But, it wasn’t long before the parents of Missouri’s Nancy Cruzan, who was also said to be in a “vegetative” state, “won” the right to withdraw her feeding tube despite her not being terminally ill or even having a “living will.” The case was appealed to the US Supreme Court, which upheld Missouri law requiring “clear and convincing evidence” that Nancy Cruzan would want her feeding tube removed, but, in the end, a local judge allowed the feeding tube to be removed. Shortly after Nancy’s slow death from dehydration, Senators John Danforth and Patrick Moynihan proposed the Patient Self-Determination Act (never voted upon but became law under budget reconciliation), which required all institutions to offer all patients information on “living wills” and other advance directives. Since then, such directives evolved to include not only the so-called “vegetative” state and feeding tubes but virtually any other condition a person specifies as worse than death and any medical care considered life-sustaining when that person is deemed unable to communicate.
But this “choice” is becoming an illusion. In 1999, Texas became the first state to pass a medical futility law to allow doctors and/or medical committees to override advance directives and patient or family decisions to continue life-sustaining treatment on the basis that doctors and/or medical committees know best when to stop treatment.
In the 1990s, Jack Kevorkian went public with his self-built “suicide machines” and the “right to die” debate took yet another direction. By the end of the decade, Oregon became the first state to allow doctor-prescribed suicide. At first, the law was portrayed as necessary for terminally ill people to die with allegedly unrelievable pain. Within a short time, though, it was reported that “according to their physicians, the patients requested assistance with suicide because of concern about loss of autonomy and control of bodily functions, not because of concern about inadequate control of pain or financial loss.”
Other states eventually followed Oregon but efforts to pass DPS laws often failed in other states so Compassion and Choices (the former Hemlock Society) promoted palliative/terminal sedation and VSED (voluntary stopping of eating and drinking) as a legal alternative to DPS in states without such laws.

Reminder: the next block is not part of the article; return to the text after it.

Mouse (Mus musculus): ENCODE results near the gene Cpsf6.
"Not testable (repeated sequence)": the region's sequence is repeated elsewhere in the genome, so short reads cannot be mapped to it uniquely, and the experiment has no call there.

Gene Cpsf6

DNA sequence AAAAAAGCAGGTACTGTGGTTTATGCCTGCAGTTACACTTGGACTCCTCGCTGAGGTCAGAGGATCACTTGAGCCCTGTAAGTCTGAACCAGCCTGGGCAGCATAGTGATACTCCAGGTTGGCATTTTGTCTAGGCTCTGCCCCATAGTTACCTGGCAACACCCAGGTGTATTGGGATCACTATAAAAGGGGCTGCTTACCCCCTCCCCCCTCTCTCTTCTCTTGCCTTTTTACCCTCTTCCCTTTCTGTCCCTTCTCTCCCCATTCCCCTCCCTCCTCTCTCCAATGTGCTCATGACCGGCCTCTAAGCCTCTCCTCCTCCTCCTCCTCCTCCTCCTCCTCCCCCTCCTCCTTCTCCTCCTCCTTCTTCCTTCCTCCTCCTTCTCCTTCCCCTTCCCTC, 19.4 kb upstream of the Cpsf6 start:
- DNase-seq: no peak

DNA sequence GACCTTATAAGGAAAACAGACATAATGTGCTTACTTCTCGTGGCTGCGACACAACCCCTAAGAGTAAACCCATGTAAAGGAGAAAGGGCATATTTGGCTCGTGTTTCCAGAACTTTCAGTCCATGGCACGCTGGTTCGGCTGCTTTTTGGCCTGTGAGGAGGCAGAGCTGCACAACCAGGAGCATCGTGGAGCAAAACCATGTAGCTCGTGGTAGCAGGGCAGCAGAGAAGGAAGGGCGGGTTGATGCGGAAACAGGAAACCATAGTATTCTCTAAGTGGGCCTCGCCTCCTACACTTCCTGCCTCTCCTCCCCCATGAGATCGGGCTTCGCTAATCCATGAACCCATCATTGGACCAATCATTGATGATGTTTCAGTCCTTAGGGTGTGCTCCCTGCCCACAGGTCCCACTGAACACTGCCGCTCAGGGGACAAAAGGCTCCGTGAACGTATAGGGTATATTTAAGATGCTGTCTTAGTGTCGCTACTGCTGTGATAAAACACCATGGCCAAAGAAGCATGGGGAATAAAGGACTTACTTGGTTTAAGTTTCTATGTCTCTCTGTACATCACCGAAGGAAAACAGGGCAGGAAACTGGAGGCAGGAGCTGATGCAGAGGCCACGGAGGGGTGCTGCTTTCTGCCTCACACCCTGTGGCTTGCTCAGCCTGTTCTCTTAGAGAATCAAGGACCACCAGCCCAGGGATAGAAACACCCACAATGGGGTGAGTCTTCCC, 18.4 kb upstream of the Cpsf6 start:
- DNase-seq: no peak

Compassion and Choices has found much success in working with sympathetic news outlets and pollsters to encourage the public and even medical professionals to support DPS.
Even TV’s popular Dr. Phil McGraw hosted a 2012 segment featuring a Canadian woman who wanted her adult disabled children to die by lethal injection. Ironically, the mother, along with former Kevorkian lawyer Geoffrey Feiger, argued that removing their feeding tubes was an “inhumane” way to end the lives of the adult children. Tragically, when the studio audience was polled, 90% were in favor of lethal injections for the disabled adults. Disability organizations protested after the show, writing that “By conveying social acceptance and approval of active euthanasia of individuals with disabilities by their family members, the segment threatens their very lives.”
Exploiting the natural fear of suffering most people have has also led to a growing acceptance of the premise that it can even be noble to choose death instead of becoming a burden on family members or a drain on society. It is up to us to combat this attitude of despair by not only educating ourselves and others about the facts and dangers of DPS but also by offering hope and support to those of us most at risk.